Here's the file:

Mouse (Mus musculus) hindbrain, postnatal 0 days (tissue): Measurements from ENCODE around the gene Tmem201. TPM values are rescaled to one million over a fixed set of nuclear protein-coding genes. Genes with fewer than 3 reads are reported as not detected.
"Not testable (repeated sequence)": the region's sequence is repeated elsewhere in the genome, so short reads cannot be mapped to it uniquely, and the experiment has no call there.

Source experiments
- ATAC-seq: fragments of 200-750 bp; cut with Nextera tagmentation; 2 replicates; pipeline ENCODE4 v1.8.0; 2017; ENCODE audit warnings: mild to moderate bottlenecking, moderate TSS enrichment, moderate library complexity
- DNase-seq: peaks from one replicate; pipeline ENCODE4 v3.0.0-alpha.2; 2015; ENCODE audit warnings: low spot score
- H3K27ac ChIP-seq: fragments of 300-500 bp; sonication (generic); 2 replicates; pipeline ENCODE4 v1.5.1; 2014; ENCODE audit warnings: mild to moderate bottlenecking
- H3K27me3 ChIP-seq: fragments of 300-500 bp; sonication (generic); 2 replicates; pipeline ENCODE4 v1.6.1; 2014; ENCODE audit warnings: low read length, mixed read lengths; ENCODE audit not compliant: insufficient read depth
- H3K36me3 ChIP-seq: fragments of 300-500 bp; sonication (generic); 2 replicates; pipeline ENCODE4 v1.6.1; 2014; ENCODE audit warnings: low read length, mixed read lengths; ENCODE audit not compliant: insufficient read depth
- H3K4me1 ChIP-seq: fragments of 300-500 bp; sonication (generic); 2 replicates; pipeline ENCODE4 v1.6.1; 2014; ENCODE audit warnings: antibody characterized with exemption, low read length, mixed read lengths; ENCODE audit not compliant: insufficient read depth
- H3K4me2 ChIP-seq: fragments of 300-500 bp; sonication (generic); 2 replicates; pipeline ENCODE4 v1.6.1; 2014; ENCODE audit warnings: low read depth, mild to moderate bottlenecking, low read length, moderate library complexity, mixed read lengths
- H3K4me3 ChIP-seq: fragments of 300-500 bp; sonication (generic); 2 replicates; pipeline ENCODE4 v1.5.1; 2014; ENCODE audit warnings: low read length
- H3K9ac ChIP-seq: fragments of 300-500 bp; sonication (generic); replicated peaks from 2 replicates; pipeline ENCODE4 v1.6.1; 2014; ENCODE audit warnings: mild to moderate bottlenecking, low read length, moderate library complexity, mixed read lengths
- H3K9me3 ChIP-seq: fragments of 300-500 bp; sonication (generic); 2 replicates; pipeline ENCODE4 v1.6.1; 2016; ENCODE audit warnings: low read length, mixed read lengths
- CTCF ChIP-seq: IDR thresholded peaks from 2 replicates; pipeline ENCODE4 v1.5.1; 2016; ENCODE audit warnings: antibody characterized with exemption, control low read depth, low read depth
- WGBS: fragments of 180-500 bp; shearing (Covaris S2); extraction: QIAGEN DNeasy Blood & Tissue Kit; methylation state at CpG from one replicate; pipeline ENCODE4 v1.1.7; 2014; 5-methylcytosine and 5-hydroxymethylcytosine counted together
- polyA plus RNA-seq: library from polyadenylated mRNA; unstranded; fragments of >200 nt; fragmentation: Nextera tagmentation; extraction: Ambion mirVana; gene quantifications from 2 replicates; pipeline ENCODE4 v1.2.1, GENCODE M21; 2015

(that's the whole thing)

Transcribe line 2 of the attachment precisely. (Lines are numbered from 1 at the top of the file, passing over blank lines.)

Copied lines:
"Not testable (repeated sequence)": the region's sequence is repeated elsewhere in the genome, so short reads cannot be mapped to it uniquely, and the experiment has no call there.